HRNewsWire

Back to article list

myWellness Choices 2014 - Tobacco Cessation

Participate in the Great American Smokeout on Thursday, November 20th. Make a plan to quit smoking or quit smoking on this day. Take the first step towards a tobacco free life and utilize the tobacco cessation resources available at JHU.

App of the Month:
My Quit Coach is a great app that can help you to create a personalized plan for quitting. Keep track of your smoking and your cravings!

Web Widget of the Month:
You’ll really think twice about lighting up after you see the new widget Time to Quit. Learn how long it takes your body to recover from the effects of smoking.

The Great American Smokeout, sponsored by the American Cancer Society, takes place on the third Thursday of November each year. On this day, smokers are encouraged to make a plan to quit or to quit smoking on that day. By quitting — even for one day — smokers will be taking an important step towards a healthier life – one that can lead to reducing many health risks. Visit the American Cancer Society website for more information on the Great American Smokeout and the resources they make available for quitting.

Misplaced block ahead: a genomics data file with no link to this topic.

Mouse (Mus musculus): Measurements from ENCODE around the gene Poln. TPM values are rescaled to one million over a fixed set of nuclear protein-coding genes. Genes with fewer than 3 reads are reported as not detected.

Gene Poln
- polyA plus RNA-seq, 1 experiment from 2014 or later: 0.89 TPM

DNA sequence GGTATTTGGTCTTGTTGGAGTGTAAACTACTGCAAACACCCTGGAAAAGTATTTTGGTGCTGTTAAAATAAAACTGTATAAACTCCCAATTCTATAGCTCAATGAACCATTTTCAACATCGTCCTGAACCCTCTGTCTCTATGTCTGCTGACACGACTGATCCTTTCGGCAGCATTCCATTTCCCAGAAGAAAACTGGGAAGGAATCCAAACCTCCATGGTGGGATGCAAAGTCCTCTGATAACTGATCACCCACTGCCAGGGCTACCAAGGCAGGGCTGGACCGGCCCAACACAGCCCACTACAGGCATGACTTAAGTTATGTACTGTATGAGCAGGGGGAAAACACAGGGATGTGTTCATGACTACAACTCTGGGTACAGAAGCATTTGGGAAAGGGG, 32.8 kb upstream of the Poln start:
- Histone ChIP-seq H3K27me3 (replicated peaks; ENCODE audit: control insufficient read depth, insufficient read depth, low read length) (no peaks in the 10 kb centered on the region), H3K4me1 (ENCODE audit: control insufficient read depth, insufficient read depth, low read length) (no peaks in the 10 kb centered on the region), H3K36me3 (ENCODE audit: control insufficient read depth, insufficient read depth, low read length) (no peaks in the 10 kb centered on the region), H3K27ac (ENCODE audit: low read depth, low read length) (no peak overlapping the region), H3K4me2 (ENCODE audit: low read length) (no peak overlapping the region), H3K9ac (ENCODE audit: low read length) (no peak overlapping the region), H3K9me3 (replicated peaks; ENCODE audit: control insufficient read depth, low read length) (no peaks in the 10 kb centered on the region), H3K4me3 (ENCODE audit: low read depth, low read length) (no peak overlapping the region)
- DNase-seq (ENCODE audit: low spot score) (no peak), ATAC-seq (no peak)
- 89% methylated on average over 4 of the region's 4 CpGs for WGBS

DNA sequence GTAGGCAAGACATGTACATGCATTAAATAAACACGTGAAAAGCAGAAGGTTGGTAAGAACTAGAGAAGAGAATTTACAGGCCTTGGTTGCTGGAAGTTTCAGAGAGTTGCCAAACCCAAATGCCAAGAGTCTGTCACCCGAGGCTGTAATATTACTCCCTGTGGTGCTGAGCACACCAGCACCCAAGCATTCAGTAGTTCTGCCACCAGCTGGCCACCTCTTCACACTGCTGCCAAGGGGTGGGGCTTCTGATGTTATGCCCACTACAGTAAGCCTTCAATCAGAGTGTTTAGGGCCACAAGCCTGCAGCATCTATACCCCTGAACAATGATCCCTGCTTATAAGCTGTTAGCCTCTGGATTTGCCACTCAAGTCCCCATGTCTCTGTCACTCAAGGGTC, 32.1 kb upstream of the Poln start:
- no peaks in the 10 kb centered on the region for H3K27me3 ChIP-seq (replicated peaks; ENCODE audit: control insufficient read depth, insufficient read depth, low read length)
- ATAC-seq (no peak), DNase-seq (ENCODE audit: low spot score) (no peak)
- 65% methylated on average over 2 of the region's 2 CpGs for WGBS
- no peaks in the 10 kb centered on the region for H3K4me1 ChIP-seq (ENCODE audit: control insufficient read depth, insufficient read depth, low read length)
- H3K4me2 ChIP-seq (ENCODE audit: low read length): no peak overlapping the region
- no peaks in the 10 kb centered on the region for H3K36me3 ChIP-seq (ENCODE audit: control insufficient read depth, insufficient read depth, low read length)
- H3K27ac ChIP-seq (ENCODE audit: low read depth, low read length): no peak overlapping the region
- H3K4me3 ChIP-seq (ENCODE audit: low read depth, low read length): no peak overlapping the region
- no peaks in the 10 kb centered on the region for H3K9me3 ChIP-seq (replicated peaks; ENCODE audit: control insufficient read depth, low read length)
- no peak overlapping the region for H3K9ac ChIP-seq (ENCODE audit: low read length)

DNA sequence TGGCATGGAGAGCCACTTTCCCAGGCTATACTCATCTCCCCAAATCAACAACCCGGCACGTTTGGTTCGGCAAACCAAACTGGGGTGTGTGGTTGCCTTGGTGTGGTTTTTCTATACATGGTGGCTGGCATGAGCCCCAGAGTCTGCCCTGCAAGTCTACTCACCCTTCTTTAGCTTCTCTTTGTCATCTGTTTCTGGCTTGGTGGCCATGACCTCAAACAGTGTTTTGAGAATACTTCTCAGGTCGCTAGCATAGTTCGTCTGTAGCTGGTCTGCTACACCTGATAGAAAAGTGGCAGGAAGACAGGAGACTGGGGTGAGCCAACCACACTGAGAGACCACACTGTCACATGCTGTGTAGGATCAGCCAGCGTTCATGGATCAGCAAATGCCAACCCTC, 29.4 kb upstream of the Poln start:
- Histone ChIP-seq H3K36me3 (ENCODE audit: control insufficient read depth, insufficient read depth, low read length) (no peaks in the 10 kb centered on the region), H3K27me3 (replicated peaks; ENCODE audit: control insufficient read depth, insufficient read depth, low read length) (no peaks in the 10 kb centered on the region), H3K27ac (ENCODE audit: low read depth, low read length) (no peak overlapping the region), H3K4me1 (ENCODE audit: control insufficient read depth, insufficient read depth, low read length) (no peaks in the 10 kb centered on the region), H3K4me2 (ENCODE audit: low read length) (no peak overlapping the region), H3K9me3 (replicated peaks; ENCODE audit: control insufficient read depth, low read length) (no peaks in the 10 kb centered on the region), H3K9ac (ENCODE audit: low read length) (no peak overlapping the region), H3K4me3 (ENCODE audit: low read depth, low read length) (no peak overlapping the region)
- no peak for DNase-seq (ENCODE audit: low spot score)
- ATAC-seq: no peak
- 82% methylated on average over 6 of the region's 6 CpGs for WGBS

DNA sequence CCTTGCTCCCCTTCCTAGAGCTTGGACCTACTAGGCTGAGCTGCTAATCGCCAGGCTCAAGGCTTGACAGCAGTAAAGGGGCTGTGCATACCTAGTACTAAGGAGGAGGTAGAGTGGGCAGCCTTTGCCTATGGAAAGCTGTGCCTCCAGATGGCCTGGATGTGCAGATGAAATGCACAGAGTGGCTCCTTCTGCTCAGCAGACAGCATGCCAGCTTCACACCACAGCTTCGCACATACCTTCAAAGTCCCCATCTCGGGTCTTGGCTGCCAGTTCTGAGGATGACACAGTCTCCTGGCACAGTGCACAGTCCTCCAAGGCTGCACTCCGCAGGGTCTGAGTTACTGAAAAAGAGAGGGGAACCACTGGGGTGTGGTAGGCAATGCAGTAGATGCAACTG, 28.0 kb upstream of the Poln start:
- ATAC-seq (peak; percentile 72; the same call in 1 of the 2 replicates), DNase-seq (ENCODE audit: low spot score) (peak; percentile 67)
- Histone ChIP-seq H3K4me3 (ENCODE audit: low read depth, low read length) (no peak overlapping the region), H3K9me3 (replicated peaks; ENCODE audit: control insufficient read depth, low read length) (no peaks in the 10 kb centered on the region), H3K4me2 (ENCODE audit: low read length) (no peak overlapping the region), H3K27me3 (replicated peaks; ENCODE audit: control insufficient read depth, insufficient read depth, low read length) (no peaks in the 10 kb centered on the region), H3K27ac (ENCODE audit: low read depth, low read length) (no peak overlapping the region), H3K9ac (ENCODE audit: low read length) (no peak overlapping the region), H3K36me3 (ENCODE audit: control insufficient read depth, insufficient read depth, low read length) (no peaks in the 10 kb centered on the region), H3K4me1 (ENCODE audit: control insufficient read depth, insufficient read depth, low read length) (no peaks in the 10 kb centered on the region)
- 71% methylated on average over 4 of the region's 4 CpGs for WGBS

http://www.cancer.org/healthy/stayawayfromtobacco/greatamericansmokeout/index

According to the Centers for Disease Control and Prevention, tobacco use remains the single largest preventable cause of death and disease in the United States. Cigarette smoking kills more than 480,000 Americans each year, with an estimated 42,000 of these deaths from exposure to secondhand smoke. An estimated 42.1 million people, or 18.1% of all adults (aged 18 years or older), in the United States smoke cigarettes. Maryland has one of the lowest smoking rates in the country. On the other hand, the percentage of adult smokers in Baltimore City falls way above the national average (25% in 2013).

http://www.cdc.gov/tobacco/data_statistics/index.htm

Get the support you need to quit using tobacco today! Visit the Benefits website for more information on the tobacco cessation resources offered through your medical provider and online. Resources commonly offered by medical providers include health education programs, telephonic health coaching and nicotine replacement therapy through prescription drug plans. Online resources can help you create a quit plan, identify both mental(counseling) and physical (medication)quit methods, provide tools and calculators and offer additional education on tobacco use, quitting and staying tobacco free.

http://benefits.jhu.edu/wellness/healthyliving.cfm

Back to top

Back to article list